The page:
Only a small % of what cattle eat is grain. 86% comes from materials humans don’t eat.

The plant-based industry wants you to believe that crops, like soy, corn, and barley, are mostly being fed to livestock, but according to the United Nations FAO, grain makes up only 13% of global livestock feed.

Inedible Material Infographic-2.png

Only 13% of global animal feed (all animals for food, including chickens, pigs and cattle) is comprised of grain crops, according to United Nations FAO research, and only 32% of overall global grain production in 2010 was used to feed livestock.

A staggering 86% of global livestock feed consists of materials that we cannot digest as humans, like crop residues including stover and sugarcane tops. Pigs and chickens are also monogastrics (like humans) and cannot digest these products either. However, ruminant animals like cattle, sheep, and goats can safely consume these materials and turn them into nutrient-dense protein for humans. 

When looking at what only ruminants eat, the numbers are even lower for grain, at only 10% of the diet for cattle, globally. Grass and leaves makes up 57.4% of global ruminant feed ration. The rest is inedible by humans, like “crop residue” such as corn stalks.

A wide variety of agricultural byproducts make excellent livestock feed. When sugar is made from sugar beets, for example, an energy-dense, fibrous pulp is leftover, and when corn is converted to ethanol it yields a high-fiber, high-protein residue called distillers grains. If we were not to convert these products to protein by feeding them to livestock, the other options for dealing with these materials include creating a composting matrix, which releases water and produces greenhouse gases or allowing the materials to oxidize in a landfill. Ruminant animals, therefore, provide an important upcycling service in our food system.

The same study concluded that 46% of global livestock feed comes from grass and leaves. When examining grazing and mixed systems, however, the study concluded that about 90% of ruminants’ diet comes from roughage like leaves, grass, silage, and crop residues. Through regenerative agriculture practices like rotational grazing, livestock can actually help sequester carbon while also improving and soil health.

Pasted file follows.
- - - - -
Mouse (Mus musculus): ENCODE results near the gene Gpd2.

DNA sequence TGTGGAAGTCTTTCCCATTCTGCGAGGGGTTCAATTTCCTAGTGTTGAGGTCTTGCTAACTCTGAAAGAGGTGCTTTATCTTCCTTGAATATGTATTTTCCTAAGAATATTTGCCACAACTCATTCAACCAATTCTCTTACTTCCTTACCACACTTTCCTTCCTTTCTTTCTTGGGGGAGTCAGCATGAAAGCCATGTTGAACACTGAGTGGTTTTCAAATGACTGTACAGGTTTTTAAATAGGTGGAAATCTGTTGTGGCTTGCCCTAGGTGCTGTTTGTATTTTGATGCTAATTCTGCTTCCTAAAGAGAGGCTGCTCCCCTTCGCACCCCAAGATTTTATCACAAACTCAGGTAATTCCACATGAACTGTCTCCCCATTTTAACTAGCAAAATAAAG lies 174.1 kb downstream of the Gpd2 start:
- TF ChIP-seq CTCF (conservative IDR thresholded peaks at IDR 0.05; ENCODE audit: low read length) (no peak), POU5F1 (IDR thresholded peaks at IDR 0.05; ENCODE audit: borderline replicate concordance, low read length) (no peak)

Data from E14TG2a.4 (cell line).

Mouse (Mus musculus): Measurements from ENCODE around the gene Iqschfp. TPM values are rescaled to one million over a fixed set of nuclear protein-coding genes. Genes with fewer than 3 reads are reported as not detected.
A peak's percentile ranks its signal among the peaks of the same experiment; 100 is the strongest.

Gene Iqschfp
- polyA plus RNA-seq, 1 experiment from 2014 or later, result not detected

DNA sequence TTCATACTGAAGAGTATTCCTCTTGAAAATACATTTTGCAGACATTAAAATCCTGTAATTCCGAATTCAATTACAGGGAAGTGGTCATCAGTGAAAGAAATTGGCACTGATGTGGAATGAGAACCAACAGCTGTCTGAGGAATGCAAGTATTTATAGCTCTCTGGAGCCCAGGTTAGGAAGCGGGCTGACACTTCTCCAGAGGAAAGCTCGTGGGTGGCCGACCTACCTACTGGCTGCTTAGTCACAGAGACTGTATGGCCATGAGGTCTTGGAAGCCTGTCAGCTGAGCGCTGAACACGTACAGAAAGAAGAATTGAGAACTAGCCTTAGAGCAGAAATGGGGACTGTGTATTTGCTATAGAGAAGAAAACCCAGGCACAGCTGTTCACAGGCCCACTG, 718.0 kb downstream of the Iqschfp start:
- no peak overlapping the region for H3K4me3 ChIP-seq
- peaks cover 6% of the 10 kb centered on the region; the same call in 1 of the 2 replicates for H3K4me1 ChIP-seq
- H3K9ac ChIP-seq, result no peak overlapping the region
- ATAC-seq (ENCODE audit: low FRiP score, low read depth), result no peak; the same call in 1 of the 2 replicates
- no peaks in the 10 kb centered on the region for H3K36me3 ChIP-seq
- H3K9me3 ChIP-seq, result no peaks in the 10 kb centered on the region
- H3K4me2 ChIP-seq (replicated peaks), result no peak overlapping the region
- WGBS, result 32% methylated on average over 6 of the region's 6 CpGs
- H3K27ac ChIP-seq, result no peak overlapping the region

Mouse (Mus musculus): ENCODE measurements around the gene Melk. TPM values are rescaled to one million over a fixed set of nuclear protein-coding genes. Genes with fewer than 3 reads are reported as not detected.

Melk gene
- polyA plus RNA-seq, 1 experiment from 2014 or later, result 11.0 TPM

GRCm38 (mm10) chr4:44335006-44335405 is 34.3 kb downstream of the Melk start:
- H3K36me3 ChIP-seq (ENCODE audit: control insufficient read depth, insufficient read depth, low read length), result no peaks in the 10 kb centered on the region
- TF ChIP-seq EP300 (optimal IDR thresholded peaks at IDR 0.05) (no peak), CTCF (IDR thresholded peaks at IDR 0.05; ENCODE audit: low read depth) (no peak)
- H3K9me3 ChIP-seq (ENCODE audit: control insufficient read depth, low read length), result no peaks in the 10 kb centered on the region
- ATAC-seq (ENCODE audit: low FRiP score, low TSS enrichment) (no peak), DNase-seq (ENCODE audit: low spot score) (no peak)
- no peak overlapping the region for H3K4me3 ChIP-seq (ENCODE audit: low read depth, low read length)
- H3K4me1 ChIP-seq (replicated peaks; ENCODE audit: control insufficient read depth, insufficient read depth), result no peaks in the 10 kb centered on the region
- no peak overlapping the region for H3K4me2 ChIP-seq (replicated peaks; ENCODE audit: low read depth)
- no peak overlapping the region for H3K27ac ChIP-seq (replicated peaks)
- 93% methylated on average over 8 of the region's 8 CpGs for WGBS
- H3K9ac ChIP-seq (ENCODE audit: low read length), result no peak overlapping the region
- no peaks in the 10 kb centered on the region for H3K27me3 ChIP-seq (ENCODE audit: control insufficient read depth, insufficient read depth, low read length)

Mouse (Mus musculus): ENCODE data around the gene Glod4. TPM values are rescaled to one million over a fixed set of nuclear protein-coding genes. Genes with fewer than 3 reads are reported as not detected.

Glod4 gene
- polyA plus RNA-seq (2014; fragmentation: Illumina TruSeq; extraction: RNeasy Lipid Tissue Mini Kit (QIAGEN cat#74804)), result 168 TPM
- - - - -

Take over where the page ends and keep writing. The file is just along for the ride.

“Cattle can actually sequester carbon while improving soil health.”

Critics of meat consumption often argue that it takes too much feed to produce animal protein and that we should instead simply feed humans what we are feeding livestock. This argument fails to account for the large percentage of non-human edible materials that are fed to livestock around the world. 

A number of sources claim that it takes 12-pounds to 20-pounds of feed to produce one pound of beef. That same 12lbs to 20lbs of feed, however, could not simply be shifted over to our plates if livestock were one day removed from our food system. 

But even if we shifted animal feed like soy to human food, one pound of soy is not nutritionally equivalent to one pound of beef. Steak has more than twice the protein that soybeans have, and animal protein is much more bioavailable (absorbable) than plant-based proteins. A 100g serving of steak also has 84% of the daily recommended intake (DRI) of vitamin B12, which is absent in plants and vital for brain health. Zinc is another nutrient difficult to find in plant foods, and 100g of steak contains 57% of the DRI. 


If we were to compare steak to corn, the difference is even more dramatic, in favor of steak. So, with a feed conversion ratio of approximately 2:1 (2lbs of grain per 1lb of steak), beef is the clear winner from a nutrient standpoint. Many argue that humans should simply eat crops directly. Below is twice as much corn as the steak graphic above. Let me know if you prefer 200g of corn instead of 100g of steak. The numbers don’t lie.


Proponents of plant-based protein also fail to address how our current monoculture systems of intensive corn and soybean production have caused a number of environmental challenges. Commodity crop production in the Midwest has been linked to a decline in soil health due to increased runoff and lack of soil organic matter. Farming the same handful of crops in a never-ending rotation also leads to depletion of important soil nutrients over time and degrades the soil’s structure. Soil scientists describe optimum soil texture as cottage cheese-like, allowing it to trap water and filter water below the surface. 

The use of chemical inputs like pesticides, fungicides, and herbicides has also taken its toll. Pesticide usage has led to pollinator decline while fertilizer runoff has created a dead zone in the Gulf of Mexico the size of Connecticut, as a few examples. 

The United Nations FAO research also concluded that 80% of the global agricultural land allocated to feed production consists of grassland and that over half of the grassland cannot be converted to cropland. Based on these figures, 57% of land used to produce feed is not suitable for food production.

Those arguing for the elimination of animals from our food system are failing to recognize that livestock are incredible nutrient “up cyclers”. It’s far more efficient from a calorie perspective and from a nutrition perspective to eat 1lb of meat vs. of 2lbs of grain. With approximately 70% of Americans overweight or obese, we should be considering which foods deliver the best nutrition for the lowest amount of calories. And with cropland in short supply, it’s critical that we look at the most efficient yet sustainable ways to utilize it.

We need less crops and more grazing animals.

Cattle can turn food we can’t eat into nutrient dense protein, utilizing land we can’t crop while performing important ecosystem functions like increasing biodiversity and sequestering carbon.

Lauren Manning